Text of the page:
As Ms.W clicked away on the computer showing the book as returned and getting the kid’s holds removed, she said the running dialogue continued as follows:

“Well, at least I hope you enjoyed the book.”

“Eh. It was o.k. Mr. Lucker made us read a book.”

“But you liked it.”

“It was alright. Mr. Lucker made us read a book.”

All she could do relating the story to me was laugh about the kid’s ongoing ‘Mr. Lucker made us read a book.’ I shook my head and said ‘So, I suppose I should wear that as a badge of honor?

She continued laughing as she headed for the door, “Why not, Mr. Lucker? Why not?”

All this time I thought I was teaching English, not eastern philosophy. But I guess if the mantra “Mr. Lucker made us read a book” is the primary result of the year, maybe that will enhance someone’s self-of…Eh. You know what I mean.

Eh. You know what I mean.

Conversation

“How many students of yours have been killed?” Her tone was inquisitive, non-invasive.
“A dozen” I replied softly, taking a deep hit on my bottle of Coke.

She sighed, audibly. “At least nine” I clarified. “Nine that I have seen the obit on, story on the news, newspaper article about. Nine.” I was running through the Coke more quickly than usual; it burned going down.  I continued. “That’s one for each school year I have taught in New Orleans. On the plus side, it’s been three years since I added to the list.”

I finished off the Coke, raising the empty bottle. “Cheers.”

“Why’d you say ‘a dozen’?”
“Nine I am sure of, but I have heard of another two, three. Always running into former colleagues and students, always hear, ‘hey – remember x-and-so’? He got shot.”

She sighed again, more uncomfortably. Her voice took on a nervous edge. “How’s that make you feel?”
“I don’t know how that makes me feel.” Easy to answer frequently asked questions.
“Sad.”
“Sadness is part of it.”
Sighing can be far more communicative than one realizes. “It’s not what you signed up for, huh?”
My turn to sigh. “Even if it was, who would believe it would really be…this.”

She took a deep breath, then exhaled. “You saw some of them on the news?”
“Yep.”
“Wow.”
“Ten o’clock lead story, one kid. Morning paper is worse, though.”

This seemed to puzzle her, and I think she had run out of sighs. “Shocking to see a student of yours on the front page?”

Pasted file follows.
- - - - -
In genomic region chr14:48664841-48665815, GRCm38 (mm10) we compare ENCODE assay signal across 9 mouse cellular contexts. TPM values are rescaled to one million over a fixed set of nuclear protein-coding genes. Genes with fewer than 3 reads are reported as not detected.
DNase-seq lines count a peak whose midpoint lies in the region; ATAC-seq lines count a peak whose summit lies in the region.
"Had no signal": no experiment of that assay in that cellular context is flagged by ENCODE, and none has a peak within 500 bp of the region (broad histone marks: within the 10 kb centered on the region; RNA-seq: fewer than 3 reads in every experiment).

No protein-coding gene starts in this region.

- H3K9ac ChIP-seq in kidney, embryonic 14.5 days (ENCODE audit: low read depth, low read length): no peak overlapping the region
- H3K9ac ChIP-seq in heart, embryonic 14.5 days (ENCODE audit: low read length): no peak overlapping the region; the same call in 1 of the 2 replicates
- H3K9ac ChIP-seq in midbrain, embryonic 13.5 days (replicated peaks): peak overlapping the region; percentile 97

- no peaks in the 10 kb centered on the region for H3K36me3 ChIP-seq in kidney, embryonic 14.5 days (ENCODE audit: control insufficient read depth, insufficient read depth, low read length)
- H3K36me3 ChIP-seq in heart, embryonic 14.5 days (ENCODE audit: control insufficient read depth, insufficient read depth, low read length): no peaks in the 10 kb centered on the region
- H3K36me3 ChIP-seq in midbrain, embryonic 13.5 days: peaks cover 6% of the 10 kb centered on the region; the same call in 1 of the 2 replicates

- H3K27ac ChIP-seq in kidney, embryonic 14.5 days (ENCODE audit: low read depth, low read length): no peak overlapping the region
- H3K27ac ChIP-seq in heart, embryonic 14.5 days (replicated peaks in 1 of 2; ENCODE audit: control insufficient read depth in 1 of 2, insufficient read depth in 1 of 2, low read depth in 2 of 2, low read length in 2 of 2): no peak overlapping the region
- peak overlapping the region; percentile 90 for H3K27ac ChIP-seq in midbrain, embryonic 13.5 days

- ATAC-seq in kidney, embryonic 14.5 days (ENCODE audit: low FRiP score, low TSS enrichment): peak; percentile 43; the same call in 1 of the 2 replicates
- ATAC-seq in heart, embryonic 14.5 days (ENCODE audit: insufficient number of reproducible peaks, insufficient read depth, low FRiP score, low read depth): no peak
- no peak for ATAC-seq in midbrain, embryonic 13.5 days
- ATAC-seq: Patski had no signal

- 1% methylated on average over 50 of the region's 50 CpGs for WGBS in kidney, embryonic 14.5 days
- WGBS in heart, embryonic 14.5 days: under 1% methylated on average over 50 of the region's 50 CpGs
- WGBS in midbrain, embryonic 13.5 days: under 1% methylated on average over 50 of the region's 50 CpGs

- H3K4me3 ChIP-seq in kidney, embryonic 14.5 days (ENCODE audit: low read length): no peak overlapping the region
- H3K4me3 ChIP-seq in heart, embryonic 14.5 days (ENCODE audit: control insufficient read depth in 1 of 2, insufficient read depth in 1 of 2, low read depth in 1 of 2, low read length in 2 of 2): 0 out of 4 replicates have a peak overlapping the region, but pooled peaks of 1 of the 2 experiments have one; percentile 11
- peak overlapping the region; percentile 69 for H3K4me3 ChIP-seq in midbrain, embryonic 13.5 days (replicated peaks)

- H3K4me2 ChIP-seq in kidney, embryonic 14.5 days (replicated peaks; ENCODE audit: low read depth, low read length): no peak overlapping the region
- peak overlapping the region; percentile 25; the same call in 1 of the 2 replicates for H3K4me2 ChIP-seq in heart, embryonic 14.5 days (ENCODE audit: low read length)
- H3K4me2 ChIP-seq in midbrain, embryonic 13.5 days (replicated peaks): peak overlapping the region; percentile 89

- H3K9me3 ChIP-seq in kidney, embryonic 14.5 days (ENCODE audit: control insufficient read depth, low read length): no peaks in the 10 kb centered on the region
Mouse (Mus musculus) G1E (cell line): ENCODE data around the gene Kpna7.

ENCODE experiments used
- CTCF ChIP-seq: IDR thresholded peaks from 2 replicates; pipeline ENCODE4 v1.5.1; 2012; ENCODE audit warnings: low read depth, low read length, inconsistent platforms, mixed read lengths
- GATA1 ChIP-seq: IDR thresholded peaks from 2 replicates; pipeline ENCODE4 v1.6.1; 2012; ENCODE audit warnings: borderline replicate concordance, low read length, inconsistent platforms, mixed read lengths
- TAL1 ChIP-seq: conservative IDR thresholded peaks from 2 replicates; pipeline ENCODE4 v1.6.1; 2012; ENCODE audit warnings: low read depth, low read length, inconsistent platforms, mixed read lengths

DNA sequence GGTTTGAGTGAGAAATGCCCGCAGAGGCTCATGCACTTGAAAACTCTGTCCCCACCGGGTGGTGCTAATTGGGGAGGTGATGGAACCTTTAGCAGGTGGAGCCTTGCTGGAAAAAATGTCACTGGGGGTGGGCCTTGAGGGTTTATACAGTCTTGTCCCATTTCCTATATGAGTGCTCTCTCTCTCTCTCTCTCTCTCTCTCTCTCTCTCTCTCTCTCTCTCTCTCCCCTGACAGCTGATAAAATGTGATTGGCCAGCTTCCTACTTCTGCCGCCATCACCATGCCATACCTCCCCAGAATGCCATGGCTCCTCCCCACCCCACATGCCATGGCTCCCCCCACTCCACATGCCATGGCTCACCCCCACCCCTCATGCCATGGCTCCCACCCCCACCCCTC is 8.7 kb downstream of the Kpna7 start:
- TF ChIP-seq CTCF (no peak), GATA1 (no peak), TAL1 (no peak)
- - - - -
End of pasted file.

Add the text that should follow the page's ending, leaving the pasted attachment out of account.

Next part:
“Ahh! My front page students have been perpetrators. Victims inside. Open up the metro section like the bomb squad handling a suspicious package. THAT”S what you want to do along with your morning coffee.”

“Your students ever kill each other?”
“Ohhhhh, no!  My front page alums are in a whole different class. Some are doing hard time, a bunch are doing -various times for various…infractions.”  Gallows humor isn’t always funny.
“How many of those?”
“That, I stopped counting.”

I was drumming my empty Coke bottle against my leg. We stood there, relative strangers, friends of a mutual friend making small talk because we really had nobody else to speak with, both being from somewhere else, originally, and finding our adopted environs to be quite different than anything we had experienced elsewhere. We had hit upon a mutual topic – careers in education. Now, we were each getting one.  Some party.

“Roughly how many kids in ‘I stopped counting’?” she asked, with trepidation.
“Really, I stopped counting. I meant that literally.”

There was nothing more she could ask, nothing more I could say. I could see in her eyes that she was looking for something in mine, but wasn’t finding it. Whatever it was she DID see, she seemed ill at ease with. Not seeing anything resembling an answer, she apparently thought it best to go looking for one.

“How does all that make you feel?” she prodded.
“Angry discouraged pissed off.” It wasn’t so much a varied list as it was a newly-coined, matter-of-fact adjective. “Disturbing thing is, ‘surprise’ isn’t part of it for me anymore.”

That was more than she seemed ready to digest. She found a fresh sigh, punctuated this time with a disbelieving shake of her head. We stood there, awkwardly filling the void of incredulity that permeated the whole concept of what it meant to be an inner city high school teacher. We watched others mingle, laughing at told jokes, work anecdotes. A few seconds passed, maybe an hour – who knows?

I started to speak and she looked at me intently. “I say the same thing every time I see a former student in the news – only thing I can think of to say: ‘What a fucking waste’.”
“Yeah. I bet.” Her voice was barely a whisper.
“Yeah.”
“Thanks for the insight.”
“Yeah. Nice meeting you.”

What a waste.